Especially if you are confusing matters with higher voltage circuitry, pushbuttons really should be connected to ground.  This avoids having wires departing from the Arduino controller carrying its regulated 5V, only grounds.  You then use pull-ups or indeed, the internal pull-ups provided in the Arduino.  In fact, if there is any risk of the button wiring contacting a higher (positive) voltage, you can then add diodes in series with the inputs - inside the controller module or PCB - with cathode to the button wiring and anode to the Arduino input.

Now note that the internal pull-ups approximate a 10k resistor and you should not be using a pull-up higher than that value; indeed possibly lower, so you were changing your values in the wrong direction.  That said, with proper design - buttons wired to ground, shielded cable if necessary, signal wires grouped together with ground return, separated from higher voltage and inductive load wiring - there should be little need for lower value pull-ups.

Thanks for all the input!  I was leaning in that direction, just not sure if it would work.  I'll definitely try switching to a pull-up CKT/ lower the resistance and see if that makes a difference.  Only upped it because I read as study by a EEE that it helps with EMI....load of crap.  I'm an ME so my understanding of electronics is somewhat elementary atm.

Note: the 72V CKT for the stepper is located 4-5 ft away from the Arduino and is completely separate.
Mechanical Engineer

Paul__B

Speaking of which, for your app, EVERY unused I/O pin should be terminated with ground or pulldown R.
Err, nope!

Left open and set to INPUT_PULLUP.

miken68

Err, nope!

Left open and set to INPUT_PULLUP.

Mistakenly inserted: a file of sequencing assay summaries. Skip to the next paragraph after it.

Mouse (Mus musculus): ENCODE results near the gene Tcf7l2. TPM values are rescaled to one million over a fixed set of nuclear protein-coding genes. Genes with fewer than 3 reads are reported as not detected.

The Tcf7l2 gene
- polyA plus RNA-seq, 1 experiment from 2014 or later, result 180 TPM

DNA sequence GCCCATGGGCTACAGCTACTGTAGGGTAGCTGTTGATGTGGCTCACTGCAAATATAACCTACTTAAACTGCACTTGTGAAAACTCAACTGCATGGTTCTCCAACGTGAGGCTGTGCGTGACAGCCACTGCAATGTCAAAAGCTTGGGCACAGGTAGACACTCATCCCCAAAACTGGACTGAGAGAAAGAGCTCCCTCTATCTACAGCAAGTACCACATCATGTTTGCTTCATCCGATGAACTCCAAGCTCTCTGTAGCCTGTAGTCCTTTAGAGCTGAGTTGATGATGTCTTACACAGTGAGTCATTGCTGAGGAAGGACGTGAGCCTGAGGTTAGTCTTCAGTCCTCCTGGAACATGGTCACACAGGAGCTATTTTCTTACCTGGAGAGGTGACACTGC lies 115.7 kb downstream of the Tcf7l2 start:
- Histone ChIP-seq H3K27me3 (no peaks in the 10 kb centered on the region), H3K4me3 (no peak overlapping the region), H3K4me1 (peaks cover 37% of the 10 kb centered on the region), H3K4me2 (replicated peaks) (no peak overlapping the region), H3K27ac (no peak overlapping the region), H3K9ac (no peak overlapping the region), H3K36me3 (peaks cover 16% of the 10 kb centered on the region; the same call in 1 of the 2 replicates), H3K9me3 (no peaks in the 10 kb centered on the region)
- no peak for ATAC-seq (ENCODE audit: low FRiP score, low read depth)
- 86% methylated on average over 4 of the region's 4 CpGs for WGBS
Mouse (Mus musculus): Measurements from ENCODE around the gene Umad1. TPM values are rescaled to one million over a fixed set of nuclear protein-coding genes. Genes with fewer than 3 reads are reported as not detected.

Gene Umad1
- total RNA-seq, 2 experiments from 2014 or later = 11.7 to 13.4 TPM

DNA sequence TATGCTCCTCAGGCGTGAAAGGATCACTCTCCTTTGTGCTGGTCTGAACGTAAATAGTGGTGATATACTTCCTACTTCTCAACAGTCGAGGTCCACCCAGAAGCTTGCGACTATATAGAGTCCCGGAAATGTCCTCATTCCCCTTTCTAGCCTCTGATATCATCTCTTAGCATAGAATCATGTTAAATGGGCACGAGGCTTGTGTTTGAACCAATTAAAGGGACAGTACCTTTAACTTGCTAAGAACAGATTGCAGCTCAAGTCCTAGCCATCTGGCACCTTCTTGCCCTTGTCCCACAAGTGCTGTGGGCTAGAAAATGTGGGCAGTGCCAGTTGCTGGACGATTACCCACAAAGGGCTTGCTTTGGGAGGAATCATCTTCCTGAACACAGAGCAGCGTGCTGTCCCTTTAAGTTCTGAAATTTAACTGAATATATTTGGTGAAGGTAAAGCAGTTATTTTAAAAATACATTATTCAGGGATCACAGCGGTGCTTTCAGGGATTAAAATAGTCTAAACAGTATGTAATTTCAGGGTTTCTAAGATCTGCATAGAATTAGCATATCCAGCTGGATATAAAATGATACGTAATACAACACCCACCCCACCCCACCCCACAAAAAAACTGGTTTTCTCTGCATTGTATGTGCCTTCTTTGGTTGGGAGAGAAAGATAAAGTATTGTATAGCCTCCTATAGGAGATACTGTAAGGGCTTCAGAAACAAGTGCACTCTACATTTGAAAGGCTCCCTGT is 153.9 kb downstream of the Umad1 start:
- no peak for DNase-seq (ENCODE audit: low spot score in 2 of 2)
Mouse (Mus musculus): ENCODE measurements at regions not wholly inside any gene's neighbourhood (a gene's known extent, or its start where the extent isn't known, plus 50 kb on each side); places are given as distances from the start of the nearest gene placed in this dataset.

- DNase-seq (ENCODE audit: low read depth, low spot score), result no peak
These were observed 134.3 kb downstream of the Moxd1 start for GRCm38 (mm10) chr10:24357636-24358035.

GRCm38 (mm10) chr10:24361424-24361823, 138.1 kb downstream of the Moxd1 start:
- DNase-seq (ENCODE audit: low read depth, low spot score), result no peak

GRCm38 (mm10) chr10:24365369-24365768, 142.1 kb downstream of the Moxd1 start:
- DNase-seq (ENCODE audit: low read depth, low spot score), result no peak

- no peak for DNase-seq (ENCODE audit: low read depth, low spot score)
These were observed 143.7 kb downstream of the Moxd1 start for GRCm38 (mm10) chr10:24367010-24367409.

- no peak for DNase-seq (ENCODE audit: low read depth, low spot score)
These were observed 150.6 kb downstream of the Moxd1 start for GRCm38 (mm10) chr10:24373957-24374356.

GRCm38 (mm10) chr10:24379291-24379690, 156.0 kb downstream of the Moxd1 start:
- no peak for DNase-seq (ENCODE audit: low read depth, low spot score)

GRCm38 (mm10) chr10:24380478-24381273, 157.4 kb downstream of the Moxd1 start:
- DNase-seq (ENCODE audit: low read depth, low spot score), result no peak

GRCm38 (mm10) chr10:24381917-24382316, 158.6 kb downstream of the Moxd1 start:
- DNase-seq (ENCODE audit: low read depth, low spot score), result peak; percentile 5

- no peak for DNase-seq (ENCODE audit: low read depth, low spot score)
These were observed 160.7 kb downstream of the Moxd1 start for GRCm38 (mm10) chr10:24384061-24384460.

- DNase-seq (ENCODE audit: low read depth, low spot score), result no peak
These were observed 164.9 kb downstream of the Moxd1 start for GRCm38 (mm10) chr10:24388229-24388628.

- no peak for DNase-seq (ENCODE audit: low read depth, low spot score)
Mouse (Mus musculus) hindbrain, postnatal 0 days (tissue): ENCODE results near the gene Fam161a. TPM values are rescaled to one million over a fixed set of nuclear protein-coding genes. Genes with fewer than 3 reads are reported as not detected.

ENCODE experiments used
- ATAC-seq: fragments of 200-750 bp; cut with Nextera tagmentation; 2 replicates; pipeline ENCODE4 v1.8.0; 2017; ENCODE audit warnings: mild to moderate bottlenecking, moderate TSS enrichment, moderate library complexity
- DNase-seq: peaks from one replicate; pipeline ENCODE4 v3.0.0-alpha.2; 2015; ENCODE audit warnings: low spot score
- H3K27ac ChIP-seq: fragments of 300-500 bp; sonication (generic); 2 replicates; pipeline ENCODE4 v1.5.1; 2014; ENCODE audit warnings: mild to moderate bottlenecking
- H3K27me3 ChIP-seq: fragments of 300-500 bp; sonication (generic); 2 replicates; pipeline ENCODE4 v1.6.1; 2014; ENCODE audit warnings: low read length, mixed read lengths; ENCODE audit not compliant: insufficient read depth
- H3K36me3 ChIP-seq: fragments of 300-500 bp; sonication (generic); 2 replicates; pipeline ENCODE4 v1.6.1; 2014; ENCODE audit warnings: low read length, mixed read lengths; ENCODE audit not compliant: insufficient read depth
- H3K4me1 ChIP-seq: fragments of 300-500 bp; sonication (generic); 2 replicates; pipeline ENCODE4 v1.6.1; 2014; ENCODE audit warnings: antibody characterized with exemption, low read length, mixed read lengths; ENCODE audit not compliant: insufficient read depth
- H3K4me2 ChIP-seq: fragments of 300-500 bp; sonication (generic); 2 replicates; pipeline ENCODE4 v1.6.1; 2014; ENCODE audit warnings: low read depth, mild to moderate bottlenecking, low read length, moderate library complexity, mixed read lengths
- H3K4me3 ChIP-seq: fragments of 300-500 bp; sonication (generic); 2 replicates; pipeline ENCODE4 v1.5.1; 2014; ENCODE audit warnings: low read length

Interesting...Can you elaborate on the reason for this?
Mechanical Engineer

Paul__B

Interesting...Can you elaborate on the reason for this?
Yep.  "Fail Safe."

There is some concern that floating inputs may float at a "half-way" voltage where both high-side and low-side transistors in the input buffer circuitry are turned on, leading to excess power dissipation.  This is a general concern in CMOS circuitry and rather a topic in itself.  It generally might only matter if a number of inputs are in such a state and in any case, the Analog inputs in the Arduinos (most of which are also digital inputs) are as a matter of definition, designed to function at any input voltage, either singly or in a group.

So in order to prevent this phenomenon, it is good practice to "tie" unused inputs.  Since however, these are also able to be defined as outputs under program control, there might be a risk that one might be written as an output and pulled high when it is tied to ground, or pulled low if tied to Vcc.  So it is not such a good idea to tie them solidly to either rail.

You could use resistors to do this and avoid such a problem, as long as the resistors are at least a few hundred ohms, but again - this function is provided to you in software as INPUT_PULLUP so - might as well use that.

If there is a risk that an unused pin - connected to nothing at all, not even a circuit trace - might be exposed to a static discharge or capacitive impulse sufficient to influence it with an effective 10k resistor pulling it up, then you really have a much bigger problem!  And if in your code you omit to enable the INPUT_PULLUP, well you are hardly worse off than not thinking about this in the first place.

miken68

Simply
Err, nope!

Left open and set to INPUT_PULLUP.

Simply brilliant!!! Worked like a charm!  Problem completely resolved and it simplified my circuit board.
Mechanical Engineer

zoomkat

Instead of using resistors in a button circuit, have you tried making the button pin high, then pulling it low with the button, similar to the below servo button code?

Code: [Select]

#include <Servo.h>
int button1 = 4; //button pin, connect to ground to move servo
int press1 = 0;
Servo servo1;

void setup()
{
  pinMode(button1, INPUT);
  servo1.attach(7);
  digitalWrite(4, HIGH); //enable pullups to make pin high
}

void loop()
{
  press1 = digitalRead(button1);
  if (press1 == LOW)
  {
    servo1.write(160);
  }
  else {
    servo1.write(20);
  }
}

Google forum search: Use Google Advanced Search and use Http://forum.arduino.cc/index in the "site or domain:" box.

polymorph

Setting a pin as Input and then sending a High to it is functionally identical to setting it to input_pullup.
Steve Greenfield AE7HD
Nick Gammon on multitasking Arduinos:
http://gammon.com.au/blink
http://gammon.com.au/serial
http://gammon.com.au/interrupts

Paul__B

Setting a pin as Input and then sending a High to it is functionally identical to setting it to input_pullup.
And in fact, due to vagaries of the IDE which I use on this particular machine, I always do the former.